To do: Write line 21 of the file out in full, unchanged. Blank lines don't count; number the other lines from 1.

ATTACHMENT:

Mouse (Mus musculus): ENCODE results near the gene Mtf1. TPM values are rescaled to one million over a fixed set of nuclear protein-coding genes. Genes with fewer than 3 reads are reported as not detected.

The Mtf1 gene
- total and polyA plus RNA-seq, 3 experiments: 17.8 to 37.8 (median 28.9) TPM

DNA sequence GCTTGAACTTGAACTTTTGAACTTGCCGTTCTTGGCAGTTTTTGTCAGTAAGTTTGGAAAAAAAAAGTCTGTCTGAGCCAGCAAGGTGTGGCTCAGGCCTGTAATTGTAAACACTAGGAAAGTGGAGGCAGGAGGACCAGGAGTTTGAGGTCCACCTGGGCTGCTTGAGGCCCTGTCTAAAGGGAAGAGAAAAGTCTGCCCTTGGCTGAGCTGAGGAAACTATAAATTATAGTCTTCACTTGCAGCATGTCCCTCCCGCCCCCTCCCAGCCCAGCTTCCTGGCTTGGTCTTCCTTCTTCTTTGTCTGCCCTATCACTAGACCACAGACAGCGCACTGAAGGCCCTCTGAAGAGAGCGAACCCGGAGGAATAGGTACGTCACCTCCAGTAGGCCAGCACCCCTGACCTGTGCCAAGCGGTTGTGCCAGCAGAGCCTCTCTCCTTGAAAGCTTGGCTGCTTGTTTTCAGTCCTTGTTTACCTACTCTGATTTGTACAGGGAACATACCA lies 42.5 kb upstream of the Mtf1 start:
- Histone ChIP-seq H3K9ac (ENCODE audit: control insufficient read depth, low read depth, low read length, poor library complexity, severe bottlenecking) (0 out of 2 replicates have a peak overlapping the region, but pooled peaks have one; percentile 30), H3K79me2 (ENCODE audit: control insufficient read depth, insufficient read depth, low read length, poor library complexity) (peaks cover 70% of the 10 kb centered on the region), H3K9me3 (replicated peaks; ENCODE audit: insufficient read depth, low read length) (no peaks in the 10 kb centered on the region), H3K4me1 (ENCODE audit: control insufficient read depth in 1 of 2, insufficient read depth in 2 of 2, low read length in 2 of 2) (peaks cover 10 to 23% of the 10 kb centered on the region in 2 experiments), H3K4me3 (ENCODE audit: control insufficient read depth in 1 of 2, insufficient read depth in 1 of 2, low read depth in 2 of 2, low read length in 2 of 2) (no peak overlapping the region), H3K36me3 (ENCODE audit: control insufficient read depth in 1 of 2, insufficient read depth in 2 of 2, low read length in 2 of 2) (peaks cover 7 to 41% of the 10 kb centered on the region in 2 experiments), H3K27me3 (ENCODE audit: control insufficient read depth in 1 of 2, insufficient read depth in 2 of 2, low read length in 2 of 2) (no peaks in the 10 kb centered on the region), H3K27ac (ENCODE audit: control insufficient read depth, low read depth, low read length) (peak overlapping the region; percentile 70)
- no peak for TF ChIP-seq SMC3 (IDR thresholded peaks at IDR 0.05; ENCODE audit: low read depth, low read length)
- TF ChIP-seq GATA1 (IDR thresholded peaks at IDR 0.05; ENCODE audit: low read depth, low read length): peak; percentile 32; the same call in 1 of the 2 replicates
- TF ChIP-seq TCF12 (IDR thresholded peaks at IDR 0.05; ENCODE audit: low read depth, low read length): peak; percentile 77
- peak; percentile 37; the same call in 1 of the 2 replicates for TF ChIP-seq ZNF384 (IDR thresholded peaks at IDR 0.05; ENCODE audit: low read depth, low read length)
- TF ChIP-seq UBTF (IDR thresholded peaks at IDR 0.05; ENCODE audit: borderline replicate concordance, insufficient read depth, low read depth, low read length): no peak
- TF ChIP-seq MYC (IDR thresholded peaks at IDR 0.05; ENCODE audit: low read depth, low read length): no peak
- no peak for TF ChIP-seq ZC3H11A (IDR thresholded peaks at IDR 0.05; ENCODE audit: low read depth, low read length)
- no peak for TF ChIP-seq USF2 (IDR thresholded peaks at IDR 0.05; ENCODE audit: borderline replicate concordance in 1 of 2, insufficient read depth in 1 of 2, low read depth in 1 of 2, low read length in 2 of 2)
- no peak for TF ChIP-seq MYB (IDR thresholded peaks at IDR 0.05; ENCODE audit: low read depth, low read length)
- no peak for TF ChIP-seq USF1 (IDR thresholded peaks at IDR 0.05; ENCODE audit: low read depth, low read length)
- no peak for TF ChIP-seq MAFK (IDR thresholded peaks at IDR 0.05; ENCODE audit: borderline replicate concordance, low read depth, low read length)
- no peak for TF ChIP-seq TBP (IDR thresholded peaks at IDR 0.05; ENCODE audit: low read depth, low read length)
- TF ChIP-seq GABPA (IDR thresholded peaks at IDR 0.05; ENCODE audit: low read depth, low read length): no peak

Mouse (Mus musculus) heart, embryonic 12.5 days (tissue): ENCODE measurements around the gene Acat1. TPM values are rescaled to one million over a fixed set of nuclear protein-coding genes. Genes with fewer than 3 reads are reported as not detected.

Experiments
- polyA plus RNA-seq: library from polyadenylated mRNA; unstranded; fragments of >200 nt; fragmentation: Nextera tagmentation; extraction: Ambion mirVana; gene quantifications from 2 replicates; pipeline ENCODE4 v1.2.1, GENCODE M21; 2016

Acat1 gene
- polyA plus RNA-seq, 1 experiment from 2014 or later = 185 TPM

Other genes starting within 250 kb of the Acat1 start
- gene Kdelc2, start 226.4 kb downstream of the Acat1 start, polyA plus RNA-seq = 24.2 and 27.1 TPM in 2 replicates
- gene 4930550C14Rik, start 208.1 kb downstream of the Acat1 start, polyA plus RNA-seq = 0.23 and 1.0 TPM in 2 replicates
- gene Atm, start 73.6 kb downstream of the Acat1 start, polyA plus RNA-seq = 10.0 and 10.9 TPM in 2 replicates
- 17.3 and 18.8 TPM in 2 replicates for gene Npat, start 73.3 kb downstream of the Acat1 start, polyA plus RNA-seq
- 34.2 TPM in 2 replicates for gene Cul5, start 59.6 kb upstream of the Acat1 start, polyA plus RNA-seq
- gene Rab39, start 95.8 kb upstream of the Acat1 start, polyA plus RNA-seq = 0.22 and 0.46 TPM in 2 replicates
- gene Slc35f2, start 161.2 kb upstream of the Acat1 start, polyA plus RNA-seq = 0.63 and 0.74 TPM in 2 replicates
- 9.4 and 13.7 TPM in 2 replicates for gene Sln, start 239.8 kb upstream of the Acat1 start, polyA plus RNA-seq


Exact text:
- polyA plus RNA-seq: library from polyadenylated mRNA; unstranded; fragments of >200 nt; fragmentation: Nextera tagmentation; extraction: Ambion mirVana; gene quantifications from 2 replicates; pipeline ENCODE4 v1.2.1, GENCODE M21; 2016